Here are some images of Venezuelan military vehicles to use as a guide for painting. The Venezuelan Army seems to use a dark olive green and tan camouflage scheme for its military vehicles and a three tone green/olive drab scheme for its helicopters and airplanes. However, as you'll see below, there's some evidence that the three-tone camouflage scheme is being generalized throughout the military.

Here's an AMX30V on its transporter, which seems to be a simple commercial 18-wheeler tractor-trailer which has been adapted for the job. Note the national colors on the lower bow. The second picture shows an AMX30V in the field. Note that they don't seem to be equipped with any night-vision aids except for a searchlight.

Below, you'll find a photo of a Venezuelan Army M-18 Hellcat, dating from 1987 and it's anyone's guess whether or not these vehicles are still in service today. It certainly looks good for a 40+ year-old AFV, though, and one would presume that the mechanical elements of these beasties are simple enough that they could be kept in service as long as one wanted them. Fast, light, hard-hitting and easy to maintain, it would seem to me that the M-18 Jackson would still be an effective combat vehicle for South American today.

A Venezuelan Cadillac Gage. I've also found photos of these done up in a dark blue color and it would seem to me that at least some of them are used by internal security forces and/or military police (in South America, they are often one and the same thing

This is a photo of a Scorpion 90 on excercizes. Note that they obviously train to support infantry and this, in turn, indicates that these tanks are part of Venezuela's light armored brigade.  Obviously, this is the Scorpion which has been upgunned with the 90mm Cockerill. Below is a better picture of the Scorpion 90. Note that this vehicle seems to be using the same tri-color camouflage scheme used by the Venezuelan airforce.

A Brazilian-made EE11 Urutu of the Venezuelan Army, doing what it does best (i.e. mucking about in marshy terrain). The Urutu is a cheap and effective APC, on par with the Soviet BTR70. It is easy to maintain and operate and is amphibious, having been uniquely designed for combat in tropical third world environments. Sadly, its armored protection is on par with a cheap pair of kiddie jammies.

A Venezuelan Bell 206s. Note the tri-color camo scheme.

One of 10 Mi35 Caribe attack helicopters which Venezuela has recently purchased from Russia. Apparently, the guns on this one aren't standard Russian fair, so these may have been upgraded.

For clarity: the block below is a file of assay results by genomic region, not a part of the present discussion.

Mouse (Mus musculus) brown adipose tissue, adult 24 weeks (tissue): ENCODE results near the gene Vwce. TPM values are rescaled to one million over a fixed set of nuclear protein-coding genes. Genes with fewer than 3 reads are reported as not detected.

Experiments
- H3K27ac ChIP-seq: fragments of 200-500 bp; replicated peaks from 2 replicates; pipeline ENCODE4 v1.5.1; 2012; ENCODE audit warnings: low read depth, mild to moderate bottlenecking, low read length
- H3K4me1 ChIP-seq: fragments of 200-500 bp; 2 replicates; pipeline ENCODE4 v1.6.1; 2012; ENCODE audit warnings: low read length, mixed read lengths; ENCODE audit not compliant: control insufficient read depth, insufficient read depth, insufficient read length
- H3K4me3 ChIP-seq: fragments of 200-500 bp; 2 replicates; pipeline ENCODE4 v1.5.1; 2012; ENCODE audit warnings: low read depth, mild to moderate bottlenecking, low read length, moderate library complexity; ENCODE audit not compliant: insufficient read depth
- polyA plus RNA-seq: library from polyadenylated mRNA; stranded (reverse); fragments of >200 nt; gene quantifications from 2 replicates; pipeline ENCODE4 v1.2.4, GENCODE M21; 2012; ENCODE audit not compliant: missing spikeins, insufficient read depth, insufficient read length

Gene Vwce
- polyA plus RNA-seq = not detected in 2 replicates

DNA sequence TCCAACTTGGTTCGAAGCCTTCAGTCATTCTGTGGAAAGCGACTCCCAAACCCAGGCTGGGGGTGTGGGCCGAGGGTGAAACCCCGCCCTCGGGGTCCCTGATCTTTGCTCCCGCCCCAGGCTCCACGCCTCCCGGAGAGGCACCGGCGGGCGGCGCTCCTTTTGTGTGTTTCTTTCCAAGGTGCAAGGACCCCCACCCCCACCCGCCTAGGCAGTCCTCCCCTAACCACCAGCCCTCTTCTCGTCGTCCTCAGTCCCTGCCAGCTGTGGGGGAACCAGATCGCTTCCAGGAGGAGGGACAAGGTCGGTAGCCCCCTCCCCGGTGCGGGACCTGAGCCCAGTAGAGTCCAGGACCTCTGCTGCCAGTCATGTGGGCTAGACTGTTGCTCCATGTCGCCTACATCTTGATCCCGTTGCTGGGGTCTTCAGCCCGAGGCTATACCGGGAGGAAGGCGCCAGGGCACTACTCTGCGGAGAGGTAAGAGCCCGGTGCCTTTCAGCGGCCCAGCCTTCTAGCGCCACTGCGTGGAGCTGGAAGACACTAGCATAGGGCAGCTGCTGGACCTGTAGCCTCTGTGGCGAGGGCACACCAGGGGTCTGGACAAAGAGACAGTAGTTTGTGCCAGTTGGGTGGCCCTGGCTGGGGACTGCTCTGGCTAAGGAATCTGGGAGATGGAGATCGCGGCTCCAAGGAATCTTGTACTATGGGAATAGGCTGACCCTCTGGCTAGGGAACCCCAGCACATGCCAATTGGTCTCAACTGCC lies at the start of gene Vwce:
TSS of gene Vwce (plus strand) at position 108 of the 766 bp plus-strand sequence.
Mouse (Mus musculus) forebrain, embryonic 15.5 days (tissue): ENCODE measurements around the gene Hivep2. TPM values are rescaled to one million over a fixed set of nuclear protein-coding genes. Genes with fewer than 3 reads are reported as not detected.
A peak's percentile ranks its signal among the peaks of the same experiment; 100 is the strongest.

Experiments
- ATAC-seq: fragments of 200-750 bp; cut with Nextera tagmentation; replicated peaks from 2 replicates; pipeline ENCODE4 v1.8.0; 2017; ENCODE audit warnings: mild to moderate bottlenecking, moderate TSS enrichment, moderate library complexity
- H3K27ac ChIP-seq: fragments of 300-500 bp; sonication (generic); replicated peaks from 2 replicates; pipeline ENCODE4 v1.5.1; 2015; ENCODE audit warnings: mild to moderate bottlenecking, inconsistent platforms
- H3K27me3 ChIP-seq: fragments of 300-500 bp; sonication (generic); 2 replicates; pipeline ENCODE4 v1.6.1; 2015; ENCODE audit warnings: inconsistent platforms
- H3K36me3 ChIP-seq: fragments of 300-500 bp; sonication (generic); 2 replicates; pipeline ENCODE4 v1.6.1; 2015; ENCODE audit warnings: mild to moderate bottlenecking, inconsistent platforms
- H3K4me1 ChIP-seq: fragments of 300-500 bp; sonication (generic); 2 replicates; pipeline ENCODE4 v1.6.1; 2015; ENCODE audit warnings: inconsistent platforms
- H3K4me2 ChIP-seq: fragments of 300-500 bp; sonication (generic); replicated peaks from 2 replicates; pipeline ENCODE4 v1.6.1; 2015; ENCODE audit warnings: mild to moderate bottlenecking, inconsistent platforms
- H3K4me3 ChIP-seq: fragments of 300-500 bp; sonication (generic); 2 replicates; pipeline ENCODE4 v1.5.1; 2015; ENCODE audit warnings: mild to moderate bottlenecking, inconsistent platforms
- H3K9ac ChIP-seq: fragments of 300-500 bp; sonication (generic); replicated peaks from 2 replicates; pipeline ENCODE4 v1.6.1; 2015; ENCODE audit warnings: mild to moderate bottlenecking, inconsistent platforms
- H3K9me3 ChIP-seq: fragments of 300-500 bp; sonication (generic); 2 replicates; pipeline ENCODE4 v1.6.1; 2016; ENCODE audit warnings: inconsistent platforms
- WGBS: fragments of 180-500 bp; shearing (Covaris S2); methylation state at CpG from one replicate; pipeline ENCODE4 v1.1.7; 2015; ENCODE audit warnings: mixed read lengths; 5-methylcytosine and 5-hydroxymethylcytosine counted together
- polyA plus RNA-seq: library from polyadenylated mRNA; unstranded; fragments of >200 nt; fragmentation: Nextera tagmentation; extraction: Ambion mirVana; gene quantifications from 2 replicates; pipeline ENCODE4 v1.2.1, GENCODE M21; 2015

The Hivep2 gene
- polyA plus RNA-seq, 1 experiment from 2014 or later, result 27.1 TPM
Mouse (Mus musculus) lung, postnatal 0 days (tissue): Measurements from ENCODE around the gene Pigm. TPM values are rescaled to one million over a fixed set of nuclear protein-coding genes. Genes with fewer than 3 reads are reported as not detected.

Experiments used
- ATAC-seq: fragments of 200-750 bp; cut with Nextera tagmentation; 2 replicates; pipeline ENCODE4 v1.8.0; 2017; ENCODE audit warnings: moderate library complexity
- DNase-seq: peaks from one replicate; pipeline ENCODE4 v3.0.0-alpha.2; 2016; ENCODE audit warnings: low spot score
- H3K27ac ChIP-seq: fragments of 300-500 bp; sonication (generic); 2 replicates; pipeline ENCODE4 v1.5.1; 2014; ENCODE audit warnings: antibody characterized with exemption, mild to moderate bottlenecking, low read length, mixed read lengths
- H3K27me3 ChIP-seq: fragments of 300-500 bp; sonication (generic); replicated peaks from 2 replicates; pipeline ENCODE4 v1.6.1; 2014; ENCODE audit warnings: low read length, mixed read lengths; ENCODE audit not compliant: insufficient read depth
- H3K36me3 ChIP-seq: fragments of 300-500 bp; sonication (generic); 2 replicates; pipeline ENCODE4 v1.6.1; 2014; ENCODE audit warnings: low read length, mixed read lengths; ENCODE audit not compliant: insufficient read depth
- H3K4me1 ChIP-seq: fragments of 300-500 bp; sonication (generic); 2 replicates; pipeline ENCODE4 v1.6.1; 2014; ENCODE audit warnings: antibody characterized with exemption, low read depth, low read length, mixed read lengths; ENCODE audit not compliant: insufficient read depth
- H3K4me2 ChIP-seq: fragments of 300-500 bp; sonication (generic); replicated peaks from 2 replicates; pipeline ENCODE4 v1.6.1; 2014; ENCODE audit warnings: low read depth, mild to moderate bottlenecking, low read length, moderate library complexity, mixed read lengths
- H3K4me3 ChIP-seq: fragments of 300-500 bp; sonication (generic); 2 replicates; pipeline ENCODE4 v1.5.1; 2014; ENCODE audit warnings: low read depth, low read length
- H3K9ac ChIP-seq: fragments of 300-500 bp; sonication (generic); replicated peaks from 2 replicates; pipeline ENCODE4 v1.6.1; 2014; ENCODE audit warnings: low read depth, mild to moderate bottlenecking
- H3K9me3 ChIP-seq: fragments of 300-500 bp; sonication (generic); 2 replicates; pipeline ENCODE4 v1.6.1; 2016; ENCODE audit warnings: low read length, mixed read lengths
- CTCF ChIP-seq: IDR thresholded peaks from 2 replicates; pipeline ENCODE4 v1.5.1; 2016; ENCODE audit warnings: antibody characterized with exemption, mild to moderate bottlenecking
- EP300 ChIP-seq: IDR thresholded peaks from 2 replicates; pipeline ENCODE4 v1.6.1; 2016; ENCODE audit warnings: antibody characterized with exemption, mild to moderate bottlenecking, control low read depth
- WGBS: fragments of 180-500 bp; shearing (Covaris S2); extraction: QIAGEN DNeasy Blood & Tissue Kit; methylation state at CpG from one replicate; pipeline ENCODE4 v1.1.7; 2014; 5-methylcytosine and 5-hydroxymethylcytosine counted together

A Venezuelan F-16 rolls down the runway. One presumes that the beautiful tailflash would be painted over in the event of a war, but hey, you can paint your miniatures any way you like. Including the tail flash will certainly make them distinctive. Only about 8 to a dozen of these planes are still operational.

And finally, here we have a pair of the new Russian SU30 Flankers which Hugo Chávez has bought to equip the two squadrons of Venezuela's Air Group 13 (Escuadrón 131 and Escuadrón 132). These seem to have maintained the original Russian paint scheme. The Venezuelan Air Force is considering purchasing a further 24 SU30s, which would bring their total up to 48. Below is a nice shot of the Venezuelan SU30 showing the tail flash.

Here's a clear image of the usual tri-color paint scheme of the Venezuelan armed forces. Again, note that the SU30s appear done up in regular Russian paintwork. This may have changed by now.

"Feed me, Hugo!": the elite 42nd Parachute Brigade, of which Hugo Chávez is a veteran. By the way, the Venezuelan Army's "official" nickname is The Forger of Liberties. Obviously, they mean "forge" as in "create". Still, good for some low yucks, wat, wat?

Tuesday, November 10, 2009

Venezuela and Colombia Go to War, Part 2

        Separated at birth?

Venezuela's Army
Venezuela has an army of some 35,000 troops, divided into 4 infantry and 1 cavalry divisions. This is further broken down into:

1 Armored Brigade
1 Cavalry Brigade
1 Light Armored Brigade
7 Infantry Brigades
1 Airborne Brigade
2 Ranger Brigades
1 Air Mobile Brigade
1 Counterinsurgency Brigade
1 Presidential Guard regiment
1 Anti-aircraft artillery group
2 engineer regiments
1 aviation regiment

"Divisions" seem to include from 4-6 battalions of troops, with most of the armor being concentrated in the First Cavalry Division. These troops are backed up by some 25,000 members of the national guard armed with light infantry weapons and a few light wheeled APCs.

Currently, Venezuela owns 81 AMX-30s MBTs, 65 WWII-vintage M-18 tank destroyers, 36 AMX-13 light tanks, 70 Scorpion light tanks, 25 AMX CVI APCs, 100 V-100 APCs, 90 V-150 APCs and 35 Brazilian-made EE11 APCS. It's artillery is made up of 76 105mm pieces, 9 155mm pieces and 10 155mm self-propelled pieces. Battalion-level support includes 81mm mortars and 106mm recoilless rifles, while brigade-regiment support includes 120mm mortars.

Venezuela has recently gone on a shopping spree in Russia, however, purchasing or attempting to purchase 92 T-72 MBTs, 135 BMP-3 IFVs, 30 Mi17/Mi26 helicopters, 10 Mi35 attack helicopters and 20 BM30 "Smerch" Multiple Rocket Launchers. This material has been partially delivered, but U.S.-organized arms embargoes seem to have blocked at least some of it. With the arrival of the T-72s, Hugo plans to donate the old AMX-30s to his allies in Ecuador. One would assume that he'll not launch a war until he gets his new toys, but with Hugo, you never know...